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Next, figure out who you’re targeting with your idea, or who will buy whatever it is you’re selling. You can’t be everything to everyone, so narrow your focus and develop an avatar or persona of your ideal customer. Identify their demographic, where they hang out, what they do for a living, and why they need your product or service. 

Getting up close and personal with your ideal customer does two very important things. 

  1. It helps you understand exactly who they are and what they are looking for. 
  2. It shapes your marketing approach so you are talking directly to your ideal target audience. 

Then, once you have the skeleton of your idea and know who you’re ideal customer is, establish the need for what you are selling and where the gap in the current marketplace exists.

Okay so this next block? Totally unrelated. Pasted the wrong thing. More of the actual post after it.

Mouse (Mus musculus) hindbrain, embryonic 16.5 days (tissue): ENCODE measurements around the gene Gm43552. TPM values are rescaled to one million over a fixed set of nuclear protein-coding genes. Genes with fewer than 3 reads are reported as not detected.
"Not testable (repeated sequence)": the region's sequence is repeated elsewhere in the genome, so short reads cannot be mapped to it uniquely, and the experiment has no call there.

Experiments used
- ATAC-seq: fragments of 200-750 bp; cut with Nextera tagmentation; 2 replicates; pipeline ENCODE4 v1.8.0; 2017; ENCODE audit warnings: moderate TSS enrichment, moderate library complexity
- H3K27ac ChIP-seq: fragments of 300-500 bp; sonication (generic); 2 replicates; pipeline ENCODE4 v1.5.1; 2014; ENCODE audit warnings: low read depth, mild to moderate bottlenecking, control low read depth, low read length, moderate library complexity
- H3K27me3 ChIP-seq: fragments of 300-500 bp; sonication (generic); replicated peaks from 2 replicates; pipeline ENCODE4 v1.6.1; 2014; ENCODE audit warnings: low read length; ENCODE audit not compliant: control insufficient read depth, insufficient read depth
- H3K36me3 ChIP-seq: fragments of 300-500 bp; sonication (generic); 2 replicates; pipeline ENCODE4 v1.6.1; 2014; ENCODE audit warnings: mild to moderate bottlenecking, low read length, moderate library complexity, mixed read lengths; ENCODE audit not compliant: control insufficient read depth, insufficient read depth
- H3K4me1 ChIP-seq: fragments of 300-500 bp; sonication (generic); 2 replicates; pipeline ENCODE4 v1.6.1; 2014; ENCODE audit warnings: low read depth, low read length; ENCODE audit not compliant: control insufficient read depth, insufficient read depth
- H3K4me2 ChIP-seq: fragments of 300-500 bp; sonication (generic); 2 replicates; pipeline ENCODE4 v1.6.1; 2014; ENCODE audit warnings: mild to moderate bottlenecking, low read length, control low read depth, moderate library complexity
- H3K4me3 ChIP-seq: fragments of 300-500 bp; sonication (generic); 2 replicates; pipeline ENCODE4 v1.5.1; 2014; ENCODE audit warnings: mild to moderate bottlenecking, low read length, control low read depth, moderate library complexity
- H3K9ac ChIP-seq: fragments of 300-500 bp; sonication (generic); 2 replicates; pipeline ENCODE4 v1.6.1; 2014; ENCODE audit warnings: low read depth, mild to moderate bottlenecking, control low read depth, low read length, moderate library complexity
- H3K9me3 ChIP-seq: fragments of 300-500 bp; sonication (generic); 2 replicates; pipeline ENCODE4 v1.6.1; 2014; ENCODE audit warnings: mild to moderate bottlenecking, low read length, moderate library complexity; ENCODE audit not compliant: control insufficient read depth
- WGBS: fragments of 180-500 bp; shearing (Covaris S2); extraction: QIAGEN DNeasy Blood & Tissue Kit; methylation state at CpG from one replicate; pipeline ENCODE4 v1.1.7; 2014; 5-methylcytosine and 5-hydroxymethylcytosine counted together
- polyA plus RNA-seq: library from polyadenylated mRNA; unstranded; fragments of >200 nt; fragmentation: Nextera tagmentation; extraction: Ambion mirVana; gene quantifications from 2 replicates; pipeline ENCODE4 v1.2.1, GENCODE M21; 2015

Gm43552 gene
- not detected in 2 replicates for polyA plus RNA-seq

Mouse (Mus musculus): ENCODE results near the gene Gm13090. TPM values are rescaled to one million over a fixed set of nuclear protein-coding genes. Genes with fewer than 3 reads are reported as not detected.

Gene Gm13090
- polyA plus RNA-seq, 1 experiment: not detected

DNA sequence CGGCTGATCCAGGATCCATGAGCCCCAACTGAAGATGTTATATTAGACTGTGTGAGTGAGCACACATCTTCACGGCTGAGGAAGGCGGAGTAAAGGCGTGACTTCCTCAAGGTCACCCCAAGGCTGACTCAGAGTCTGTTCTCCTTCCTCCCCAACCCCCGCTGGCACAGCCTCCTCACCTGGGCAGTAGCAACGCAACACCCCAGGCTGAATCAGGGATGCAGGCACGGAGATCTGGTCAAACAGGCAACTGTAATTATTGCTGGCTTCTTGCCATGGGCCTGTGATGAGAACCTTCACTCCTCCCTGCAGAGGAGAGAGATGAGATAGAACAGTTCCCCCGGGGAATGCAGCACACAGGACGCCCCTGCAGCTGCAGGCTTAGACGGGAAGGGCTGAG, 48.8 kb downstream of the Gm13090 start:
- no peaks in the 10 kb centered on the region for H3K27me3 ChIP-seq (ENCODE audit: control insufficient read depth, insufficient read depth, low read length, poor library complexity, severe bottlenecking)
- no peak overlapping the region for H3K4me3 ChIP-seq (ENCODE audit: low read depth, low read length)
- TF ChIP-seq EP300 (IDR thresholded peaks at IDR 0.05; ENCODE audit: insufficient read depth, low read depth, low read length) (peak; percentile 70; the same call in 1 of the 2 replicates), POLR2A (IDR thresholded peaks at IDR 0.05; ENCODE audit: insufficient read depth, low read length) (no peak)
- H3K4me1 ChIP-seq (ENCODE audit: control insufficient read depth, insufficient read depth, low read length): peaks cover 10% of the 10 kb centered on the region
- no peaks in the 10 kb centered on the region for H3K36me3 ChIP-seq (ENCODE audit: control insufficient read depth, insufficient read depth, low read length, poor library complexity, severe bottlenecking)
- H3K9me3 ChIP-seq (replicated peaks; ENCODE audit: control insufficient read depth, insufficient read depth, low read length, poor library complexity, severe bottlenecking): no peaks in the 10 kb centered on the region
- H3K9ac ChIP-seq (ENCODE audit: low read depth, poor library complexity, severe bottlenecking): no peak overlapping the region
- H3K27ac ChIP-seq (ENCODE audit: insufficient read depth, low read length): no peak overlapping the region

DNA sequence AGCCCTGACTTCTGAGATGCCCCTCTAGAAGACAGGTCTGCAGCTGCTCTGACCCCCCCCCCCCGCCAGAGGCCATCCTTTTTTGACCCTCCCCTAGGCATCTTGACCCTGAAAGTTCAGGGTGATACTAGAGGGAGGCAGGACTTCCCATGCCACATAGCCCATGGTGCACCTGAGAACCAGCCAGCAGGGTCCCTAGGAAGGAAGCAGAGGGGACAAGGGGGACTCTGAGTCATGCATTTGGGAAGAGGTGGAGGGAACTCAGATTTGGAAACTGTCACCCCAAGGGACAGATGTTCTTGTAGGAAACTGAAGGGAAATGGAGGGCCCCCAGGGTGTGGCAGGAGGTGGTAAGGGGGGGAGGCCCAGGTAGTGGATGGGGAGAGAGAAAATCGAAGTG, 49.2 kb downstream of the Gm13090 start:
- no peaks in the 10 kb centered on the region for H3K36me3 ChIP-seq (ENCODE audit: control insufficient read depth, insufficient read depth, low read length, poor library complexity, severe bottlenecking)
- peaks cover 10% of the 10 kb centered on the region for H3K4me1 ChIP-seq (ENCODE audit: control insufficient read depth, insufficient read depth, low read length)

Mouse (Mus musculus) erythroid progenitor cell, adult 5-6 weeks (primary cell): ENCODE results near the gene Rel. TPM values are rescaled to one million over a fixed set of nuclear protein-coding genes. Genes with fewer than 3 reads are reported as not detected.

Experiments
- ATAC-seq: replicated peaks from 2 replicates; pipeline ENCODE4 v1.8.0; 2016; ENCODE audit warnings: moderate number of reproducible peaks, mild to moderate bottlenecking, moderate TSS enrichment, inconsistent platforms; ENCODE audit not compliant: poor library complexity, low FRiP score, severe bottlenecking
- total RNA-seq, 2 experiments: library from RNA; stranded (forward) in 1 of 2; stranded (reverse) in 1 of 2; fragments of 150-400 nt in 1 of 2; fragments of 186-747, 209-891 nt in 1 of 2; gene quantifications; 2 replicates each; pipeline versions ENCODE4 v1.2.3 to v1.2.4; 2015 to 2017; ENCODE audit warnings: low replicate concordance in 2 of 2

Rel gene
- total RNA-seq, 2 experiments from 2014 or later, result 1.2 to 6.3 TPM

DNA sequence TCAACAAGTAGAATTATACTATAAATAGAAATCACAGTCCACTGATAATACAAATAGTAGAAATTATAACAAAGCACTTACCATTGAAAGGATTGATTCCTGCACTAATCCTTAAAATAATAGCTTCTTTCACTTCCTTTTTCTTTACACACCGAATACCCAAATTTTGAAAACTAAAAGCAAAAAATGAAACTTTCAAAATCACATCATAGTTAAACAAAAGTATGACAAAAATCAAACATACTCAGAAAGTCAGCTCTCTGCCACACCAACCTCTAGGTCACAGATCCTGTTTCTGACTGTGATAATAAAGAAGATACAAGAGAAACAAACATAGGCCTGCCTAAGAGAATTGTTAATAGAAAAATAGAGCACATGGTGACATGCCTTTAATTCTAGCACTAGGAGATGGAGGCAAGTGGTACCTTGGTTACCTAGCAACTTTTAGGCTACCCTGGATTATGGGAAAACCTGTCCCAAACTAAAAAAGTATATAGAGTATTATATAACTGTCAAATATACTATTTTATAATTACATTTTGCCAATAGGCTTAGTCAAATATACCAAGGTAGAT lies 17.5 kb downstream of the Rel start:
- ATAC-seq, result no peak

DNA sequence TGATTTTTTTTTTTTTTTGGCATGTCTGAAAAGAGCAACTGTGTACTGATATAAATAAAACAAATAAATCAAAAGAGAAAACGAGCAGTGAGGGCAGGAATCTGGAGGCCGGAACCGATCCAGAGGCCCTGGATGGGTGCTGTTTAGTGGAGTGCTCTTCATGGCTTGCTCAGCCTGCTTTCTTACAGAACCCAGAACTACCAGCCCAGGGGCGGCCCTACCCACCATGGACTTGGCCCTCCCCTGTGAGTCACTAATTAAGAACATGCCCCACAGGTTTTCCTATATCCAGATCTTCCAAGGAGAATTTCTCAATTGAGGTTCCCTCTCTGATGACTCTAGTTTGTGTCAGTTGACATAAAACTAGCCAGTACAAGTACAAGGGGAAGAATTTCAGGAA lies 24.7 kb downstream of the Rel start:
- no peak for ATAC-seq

Where does your ideal customer currently go to get what they need that is comparable to your idea? The intent here is to find the gap and refine your idea to it. Check out who offers something similar to what you’ll be selling and dig into what they do. What is their product or service offering? What do they do well and where do you think they’re lacking? How much do they charge and what is included in the price? This will give you insight into how you can refine your product or service in order to gain market share. 

You want to create something that offers a different approach, perspective, or composition than what is already available to your target customers in order to attract them to your offer. That could be related to product design, service model, or even pricing, but something needs to be unique to what you do in order to draw customers. But remember not to be discouraged by competitors. Find what their business model, product, or service is missing and capitalize on it.